“The rubber padding that you posted from our website is a very decent pad for doing just that. We also have the Healthier Choice Platinum Plus Eco Pad that provides great sound absorption too, with an Impact Isolation Class (IIC) rating of 80. It also comes in at ⅜ inches thick, so it’s probably your nicest and thickest choice out of the pads available,” Jay wrote.

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Pergo Laminate Wood Accent Wall

Posted by: on August 21st, 2012 | 5 Comments

 

It’s often the surprising, unexpected details in a home that create the most lasting impression – like when you take a ordinary material, say laminate flooring, and use it to create a stunning focal point in a room of your home.

In this video, Home Depot associate Ryan shows you in step-by-step detail how the use simple Pergo laminate wood flooring to produce an accent wall that people won’t be able to stop talking about. Also, get a complete list of supplies needed to complete the project, including  Liquid Nails®, a caulking gun, and a nail gun and air compressor that you can buy or rent from The Home Depot.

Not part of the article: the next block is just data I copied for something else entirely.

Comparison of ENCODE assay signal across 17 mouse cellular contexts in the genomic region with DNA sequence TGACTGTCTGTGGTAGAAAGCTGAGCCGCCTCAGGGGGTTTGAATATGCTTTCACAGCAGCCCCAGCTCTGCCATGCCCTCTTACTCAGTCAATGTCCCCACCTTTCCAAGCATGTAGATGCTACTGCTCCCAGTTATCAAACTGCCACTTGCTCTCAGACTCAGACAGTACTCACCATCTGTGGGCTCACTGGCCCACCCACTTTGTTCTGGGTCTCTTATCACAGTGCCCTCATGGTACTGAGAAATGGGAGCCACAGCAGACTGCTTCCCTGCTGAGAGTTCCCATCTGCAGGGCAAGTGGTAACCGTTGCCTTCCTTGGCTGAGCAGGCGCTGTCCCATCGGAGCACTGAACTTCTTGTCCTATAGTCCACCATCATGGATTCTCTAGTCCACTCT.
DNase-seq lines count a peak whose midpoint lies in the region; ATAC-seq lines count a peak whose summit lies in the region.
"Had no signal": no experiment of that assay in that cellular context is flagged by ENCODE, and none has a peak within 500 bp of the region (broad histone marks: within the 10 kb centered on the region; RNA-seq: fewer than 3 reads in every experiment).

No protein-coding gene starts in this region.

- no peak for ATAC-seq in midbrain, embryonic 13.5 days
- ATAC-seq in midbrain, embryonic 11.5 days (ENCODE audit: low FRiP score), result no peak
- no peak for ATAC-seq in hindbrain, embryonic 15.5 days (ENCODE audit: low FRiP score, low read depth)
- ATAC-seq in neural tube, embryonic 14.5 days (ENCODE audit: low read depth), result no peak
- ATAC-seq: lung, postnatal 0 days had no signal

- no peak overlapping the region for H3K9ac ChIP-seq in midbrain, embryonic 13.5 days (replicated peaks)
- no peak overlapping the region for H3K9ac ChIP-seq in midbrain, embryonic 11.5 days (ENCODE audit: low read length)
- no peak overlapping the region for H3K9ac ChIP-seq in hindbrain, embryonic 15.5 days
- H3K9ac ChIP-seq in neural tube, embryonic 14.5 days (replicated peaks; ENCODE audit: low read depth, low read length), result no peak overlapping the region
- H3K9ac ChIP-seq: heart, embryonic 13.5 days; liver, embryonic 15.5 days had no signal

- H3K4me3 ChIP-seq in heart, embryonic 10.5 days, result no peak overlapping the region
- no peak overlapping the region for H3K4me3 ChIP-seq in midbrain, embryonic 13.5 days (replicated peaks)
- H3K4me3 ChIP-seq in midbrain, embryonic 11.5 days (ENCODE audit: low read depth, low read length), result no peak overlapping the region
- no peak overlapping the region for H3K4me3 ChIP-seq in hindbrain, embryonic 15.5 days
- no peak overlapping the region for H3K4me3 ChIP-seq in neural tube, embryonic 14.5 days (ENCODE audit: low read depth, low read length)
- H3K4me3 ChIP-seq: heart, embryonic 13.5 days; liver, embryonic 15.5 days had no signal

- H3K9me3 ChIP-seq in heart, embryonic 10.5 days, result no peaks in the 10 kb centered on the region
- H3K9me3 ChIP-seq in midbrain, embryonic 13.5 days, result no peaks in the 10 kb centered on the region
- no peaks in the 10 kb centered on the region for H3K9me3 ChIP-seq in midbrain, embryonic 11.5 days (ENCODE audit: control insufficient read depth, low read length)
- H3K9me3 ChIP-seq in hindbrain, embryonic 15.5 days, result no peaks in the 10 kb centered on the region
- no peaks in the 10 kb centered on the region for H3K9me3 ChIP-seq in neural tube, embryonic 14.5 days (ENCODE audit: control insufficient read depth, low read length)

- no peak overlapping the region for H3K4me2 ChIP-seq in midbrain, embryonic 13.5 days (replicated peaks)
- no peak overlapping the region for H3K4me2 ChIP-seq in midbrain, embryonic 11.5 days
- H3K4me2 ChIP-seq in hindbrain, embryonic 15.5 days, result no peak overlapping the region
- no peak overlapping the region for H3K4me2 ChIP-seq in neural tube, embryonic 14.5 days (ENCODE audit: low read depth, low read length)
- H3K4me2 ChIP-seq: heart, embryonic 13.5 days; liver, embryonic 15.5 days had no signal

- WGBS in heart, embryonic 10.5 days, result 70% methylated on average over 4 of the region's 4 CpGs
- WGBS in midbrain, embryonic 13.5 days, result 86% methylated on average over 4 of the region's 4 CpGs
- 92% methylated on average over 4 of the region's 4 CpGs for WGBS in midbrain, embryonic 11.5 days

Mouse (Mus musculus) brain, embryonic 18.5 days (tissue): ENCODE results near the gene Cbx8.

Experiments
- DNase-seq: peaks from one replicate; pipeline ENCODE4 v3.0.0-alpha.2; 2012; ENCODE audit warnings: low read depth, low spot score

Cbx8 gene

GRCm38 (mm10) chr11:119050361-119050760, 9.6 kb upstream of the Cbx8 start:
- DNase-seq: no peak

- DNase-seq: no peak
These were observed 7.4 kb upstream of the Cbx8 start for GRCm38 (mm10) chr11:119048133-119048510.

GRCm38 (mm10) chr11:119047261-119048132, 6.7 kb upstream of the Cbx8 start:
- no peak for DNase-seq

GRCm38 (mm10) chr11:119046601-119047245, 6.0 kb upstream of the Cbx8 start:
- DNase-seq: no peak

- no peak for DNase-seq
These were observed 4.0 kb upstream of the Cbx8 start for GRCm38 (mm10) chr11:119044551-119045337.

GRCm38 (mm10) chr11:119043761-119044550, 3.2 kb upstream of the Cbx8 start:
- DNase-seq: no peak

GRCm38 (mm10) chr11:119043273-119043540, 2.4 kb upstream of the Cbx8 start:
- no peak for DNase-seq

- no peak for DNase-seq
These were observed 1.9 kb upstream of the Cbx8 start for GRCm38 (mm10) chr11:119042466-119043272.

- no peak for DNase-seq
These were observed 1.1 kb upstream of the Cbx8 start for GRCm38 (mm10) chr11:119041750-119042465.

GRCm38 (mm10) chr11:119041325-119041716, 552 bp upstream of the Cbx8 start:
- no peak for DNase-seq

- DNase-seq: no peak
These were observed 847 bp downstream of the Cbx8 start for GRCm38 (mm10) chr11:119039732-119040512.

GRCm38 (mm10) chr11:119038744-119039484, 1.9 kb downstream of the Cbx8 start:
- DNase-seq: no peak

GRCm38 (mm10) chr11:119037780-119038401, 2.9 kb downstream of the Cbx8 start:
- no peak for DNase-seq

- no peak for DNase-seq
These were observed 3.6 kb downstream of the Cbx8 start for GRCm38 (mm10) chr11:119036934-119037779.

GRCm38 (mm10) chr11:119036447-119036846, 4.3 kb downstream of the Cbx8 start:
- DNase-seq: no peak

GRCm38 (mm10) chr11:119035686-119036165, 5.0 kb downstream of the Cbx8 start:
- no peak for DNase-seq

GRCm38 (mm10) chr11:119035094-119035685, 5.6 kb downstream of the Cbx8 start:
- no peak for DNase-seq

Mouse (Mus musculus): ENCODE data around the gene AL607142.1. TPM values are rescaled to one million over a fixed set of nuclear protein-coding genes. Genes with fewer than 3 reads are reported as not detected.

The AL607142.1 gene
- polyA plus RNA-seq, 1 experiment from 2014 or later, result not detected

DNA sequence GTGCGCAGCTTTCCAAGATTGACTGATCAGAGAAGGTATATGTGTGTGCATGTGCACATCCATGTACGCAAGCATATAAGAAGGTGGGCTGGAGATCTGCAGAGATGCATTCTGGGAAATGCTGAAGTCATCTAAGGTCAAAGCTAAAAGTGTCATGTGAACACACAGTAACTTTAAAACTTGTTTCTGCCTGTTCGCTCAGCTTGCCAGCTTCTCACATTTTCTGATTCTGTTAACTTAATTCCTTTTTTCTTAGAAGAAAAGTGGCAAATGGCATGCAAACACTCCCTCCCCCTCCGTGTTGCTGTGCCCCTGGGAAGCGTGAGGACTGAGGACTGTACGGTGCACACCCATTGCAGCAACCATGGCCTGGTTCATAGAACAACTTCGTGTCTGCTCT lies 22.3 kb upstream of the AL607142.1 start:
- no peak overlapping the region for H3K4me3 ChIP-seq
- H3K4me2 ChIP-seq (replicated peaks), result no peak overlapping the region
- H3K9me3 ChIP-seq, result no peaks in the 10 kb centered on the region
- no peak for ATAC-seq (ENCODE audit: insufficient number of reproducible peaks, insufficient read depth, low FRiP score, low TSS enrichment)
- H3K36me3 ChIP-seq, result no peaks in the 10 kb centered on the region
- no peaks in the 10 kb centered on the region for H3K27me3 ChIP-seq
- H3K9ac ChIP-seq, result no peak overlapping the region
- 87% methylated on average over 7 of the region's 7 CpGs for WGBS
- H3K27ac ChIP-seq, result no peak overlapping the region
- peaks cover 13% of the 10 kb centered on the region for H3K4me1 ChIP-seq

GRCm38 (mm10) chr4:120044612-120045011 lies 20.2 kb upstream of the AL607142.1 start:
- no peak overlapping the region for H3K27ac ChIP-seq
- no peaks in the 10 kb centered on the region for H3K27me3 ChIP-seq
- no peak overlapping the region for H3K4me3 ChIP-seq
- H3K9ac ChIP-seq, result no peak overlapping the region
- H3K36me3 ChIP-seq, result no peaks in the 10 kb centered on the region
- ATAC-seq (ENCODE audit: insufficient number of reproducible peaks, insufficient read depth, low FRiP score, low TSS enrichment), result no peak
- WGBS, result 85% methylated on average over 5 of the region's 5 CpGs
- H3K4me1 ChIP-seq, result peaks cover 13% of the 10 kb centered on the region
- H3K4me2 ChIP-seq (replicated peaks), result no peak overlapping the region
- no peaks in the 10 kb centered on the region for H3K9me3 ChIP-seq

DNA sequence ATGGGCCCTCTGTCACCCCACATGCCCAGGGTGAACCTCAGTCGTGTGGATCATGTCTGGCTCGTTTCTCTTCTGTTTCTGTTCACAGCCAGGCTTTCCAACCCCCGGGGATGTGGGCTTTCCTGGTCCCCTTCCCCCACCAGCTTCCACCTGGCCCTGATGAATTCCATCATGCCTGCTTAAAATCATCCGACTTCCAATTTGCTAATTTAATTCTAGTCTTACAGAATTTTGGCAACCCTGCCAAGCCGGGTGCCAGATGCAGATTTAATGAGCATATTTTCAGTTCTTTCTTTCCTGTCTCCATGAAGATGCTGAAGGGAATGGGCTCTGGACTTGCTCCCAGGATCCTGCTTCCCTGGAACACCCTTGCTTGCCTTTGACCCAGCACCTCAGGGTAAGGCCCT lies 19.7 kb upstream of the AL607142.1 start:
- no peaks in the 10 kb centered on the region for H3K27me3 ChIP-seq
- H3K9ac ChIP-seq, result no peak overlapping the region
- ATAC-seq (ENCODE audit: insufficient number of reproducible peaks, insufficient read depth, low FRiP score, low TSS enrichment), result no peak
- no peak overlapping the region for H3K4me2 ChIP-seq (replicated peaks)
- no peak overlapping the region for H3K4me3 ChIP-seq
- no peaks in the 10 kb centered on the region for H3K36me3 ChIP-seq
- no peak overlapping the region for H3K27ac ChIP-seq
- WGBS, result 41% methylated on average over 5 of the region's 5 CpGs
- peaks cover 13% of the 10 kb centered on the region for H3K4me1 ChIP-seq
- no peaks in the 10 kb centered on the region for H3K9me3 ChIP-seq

You can get a little more information on this project, and you can ask questions about it on our online How-To Community Forums. That’s also where you can download printed instructions for this DIY wood laminate wall project.

Check out more DIY and home improvement videos on The Home Depot’s YouTube channel.

 

From the Forums: Fixing Pits and Cleaning Old Paint from a Terrazzo Floor

Posted by: on June 29th, 2012 | Make A Comment
screen shot of a video about how to repair terrazzo

PatInPaint made a whole video just for one Forums reader

 

Sometimes we find ourselves faced with a DIY project that’s the result of someone else’s mistakes, sloppy work, or questionable decisions. That’s pretty much was the situation facing Home Depot Forums member autumnfrigger when he visited The Home Depot’s online Community Forums to ask about removing dried paint from a terrazzo floor, and then repairing pits in the terrazzo.